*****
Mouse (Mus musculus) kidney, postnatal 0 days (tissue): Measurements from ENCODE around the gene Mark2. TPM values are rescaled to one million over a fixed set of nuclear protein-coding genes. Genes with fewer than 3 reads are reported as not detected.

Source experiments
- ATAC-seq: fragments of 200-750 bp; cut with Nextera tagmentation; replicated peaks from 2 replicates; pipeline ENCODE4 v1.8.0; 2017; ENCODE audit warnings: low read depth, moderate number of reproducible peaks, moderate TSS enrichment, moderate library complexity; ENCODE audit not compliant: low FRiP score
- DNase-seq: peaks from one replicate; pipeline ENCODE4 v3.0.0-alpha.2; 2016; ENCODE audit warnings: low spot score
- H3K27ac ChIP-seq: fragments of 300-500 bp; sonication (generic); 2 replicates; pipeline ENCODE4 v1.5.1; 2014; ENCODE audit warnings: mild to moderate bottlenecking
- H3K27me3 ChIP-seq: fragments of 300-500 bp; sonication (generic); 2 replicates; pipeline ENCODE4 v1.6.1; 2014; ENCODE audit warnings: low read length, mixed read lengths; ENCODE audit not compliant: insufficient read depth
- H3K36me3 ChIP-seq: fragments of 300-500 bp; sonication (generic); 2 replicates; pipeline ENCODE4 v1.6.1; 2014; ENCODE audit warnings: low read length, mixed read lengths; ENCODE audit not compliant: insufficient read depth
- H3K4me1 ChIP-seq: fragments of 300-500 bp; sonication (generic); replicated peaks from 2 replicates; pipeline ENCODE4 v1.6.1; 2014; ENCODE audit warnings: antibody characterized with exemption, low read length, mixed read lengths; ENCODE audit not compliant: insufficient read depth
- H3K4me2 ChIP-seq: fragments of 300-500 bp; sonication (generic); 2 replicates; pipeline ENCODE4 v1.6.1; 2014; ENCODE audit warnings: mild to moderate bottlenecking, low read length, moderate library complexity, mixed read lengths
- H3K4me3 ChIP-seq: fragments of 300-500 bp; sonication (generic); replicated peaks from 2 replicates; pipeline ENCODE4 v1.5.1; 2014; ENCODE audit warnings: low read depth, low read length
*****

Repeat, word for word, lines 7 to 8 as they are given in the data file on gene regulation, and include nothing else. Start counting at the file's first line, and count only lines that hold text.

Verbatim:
- H3K36me3 ChIP-seq: fragments of 300-500 bp; sonication (generic); 2 replicates; pipeline ENCODE4 v1.6.1; 2014; ENCODE audit warnings: low read length, mixed read lengths; ENCODE audit not compliant: insufficient read depth
- H3K4me1 ChIP-seq: fragments of 300-500 bp; sonication (generic); replicated peaks from 2 replicates; pipeline ENCODE4 v1.6.1; 2014; ENCODE audit warnings: antibody characterized with exemption, low read length, mixed read lengths; ENCODE audit not compliant: insufficient read depth